by Cory Harden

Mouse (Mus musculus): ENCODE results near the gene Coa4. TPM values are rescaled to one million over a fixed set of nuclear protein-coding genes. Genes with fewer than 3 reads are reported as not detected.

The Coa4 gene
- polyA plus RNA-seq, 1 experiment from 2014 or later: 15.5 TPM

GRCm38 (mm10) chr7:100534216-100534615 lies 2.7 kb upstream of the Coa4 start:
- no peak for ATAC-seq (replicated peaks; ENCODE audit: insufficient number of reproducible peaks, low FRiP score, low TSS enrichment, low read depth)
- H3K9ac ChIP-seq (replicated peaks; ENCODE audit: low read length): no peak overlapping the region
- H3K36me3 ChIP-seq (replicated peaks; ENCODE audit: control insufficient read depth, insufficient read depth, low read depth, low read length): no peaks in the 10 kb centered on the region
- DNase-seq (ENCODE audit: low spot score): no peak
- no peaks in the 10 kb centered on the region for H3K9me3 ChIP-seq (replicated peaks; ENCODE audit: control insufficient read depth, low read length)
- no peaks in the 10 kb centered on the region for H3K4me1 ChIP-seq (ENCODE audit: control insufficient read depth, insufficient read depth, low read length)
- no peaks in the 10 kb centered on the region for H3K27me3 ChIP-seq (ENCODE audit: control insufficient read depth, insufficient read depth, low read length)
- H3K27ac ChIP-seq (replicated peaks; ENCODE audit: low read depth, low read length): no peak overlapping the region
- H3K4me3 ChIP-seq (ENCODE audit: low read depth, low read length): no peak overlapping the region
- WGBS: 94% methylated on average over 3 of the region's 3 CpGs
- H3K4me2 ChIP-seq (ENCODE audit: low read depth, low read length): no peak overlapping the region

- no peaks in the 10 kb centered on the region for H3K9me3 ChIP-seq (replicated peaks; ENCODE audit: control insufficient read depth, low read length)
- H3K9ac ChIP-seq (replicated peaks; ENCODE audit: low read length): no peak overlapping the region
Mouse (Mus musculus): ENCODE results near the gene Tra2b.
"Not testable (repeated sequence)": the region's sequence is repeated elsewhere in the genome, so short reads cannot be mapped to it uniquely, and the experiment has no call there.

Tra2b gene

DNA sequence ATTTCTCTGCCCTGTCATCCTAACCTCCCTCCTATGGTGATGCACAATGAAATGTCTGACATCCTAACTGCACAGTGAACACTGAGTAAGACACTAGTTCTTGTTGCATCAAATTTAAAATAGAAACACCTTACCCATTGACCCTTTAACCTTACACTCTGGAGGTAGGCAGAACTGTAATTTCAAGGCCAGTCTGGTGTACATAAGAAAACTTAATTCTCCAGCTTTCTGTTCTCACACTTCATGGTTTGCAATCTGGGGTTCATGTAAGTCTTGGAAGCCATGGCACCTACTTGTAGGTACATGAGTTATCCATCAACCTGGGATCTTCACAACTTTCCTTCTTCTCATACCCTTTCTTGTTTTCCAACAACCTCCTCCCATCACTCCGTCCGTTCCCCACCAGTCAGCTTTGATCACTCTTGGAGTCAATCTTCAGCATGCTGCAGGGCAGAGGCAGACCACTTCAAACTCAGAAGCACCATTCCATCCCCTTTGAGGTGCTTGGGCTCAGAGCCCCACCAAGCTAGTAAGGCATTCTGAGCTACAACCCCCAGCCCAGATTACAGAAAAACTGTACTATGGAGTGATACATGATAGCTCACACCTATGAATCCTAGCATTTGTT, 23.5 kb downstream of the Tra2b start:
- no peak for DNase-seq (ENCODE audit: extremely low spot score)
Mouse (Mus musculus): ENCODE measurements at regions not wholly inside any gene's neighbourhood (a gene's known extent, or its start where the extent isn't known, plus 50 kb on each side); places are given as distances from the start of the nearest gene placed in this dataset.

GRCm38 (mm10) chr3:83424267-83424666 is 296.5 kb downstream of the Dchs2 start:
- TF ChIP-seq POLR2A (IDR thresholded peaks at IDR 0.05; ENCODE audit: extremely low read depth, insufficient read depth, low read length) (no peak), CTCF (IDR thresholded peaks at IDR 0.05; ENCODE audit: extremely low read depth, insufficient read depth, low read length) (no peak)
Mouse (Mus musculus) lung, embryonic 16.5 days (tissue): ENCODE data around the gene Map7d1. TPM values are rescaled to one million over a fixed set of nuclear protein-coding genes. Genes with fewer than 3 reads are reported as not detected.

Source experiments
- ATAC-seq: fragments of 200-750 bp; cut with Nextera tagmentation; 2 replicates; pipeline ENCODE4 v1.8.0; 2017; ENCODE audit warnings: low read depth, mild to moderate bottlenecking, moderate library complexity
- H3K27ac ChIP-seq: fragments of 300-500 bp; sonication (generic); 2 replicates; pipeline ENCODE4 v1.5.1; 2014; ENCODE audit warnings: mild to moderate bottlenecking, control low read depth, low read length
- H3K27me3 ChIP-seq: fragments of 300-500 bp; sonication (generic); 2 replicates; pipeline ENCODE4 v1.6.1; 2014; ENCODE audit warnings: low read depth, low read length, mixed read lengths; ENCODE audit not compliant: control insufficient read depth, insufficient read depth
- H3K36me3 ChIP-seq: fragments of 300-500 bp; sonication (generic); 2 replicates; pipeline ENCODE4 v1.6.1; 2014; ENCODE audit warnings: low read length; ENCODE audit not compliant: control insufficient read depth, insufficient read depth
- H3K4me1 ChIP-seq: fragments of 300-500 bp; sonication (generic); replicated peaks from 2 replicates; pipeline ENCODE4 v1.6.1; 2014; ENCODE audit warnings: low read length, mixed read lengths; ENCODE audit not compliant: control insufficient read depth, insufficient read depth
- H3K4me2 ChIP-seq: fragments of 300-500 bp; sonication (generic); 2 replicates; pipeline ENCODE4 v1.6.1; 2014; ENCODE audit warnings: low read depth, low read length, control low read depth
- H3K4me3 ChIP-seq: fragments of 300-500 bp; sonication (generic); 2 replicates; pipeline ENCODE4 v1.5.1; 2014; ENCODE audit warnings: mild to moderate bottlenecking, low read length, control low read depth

A recent report by the Pohakuloa cultural resources office shows that protecting cultural resources is an extremely low priority for the Army. Surveys to locate burials and archaeological features, and production of a video to educate Army personnel, proceed slowly. A listening session failed due to technical difficulties. The cultural resources manager temporarily has no internet access—staff have to go to headquarters and use a computer set up on a kitchen counter. Funding for the cultural resources office is uncertain. Meanwhile, millions are spent on actions that threaten Native Hawaiians’ cultural heritage.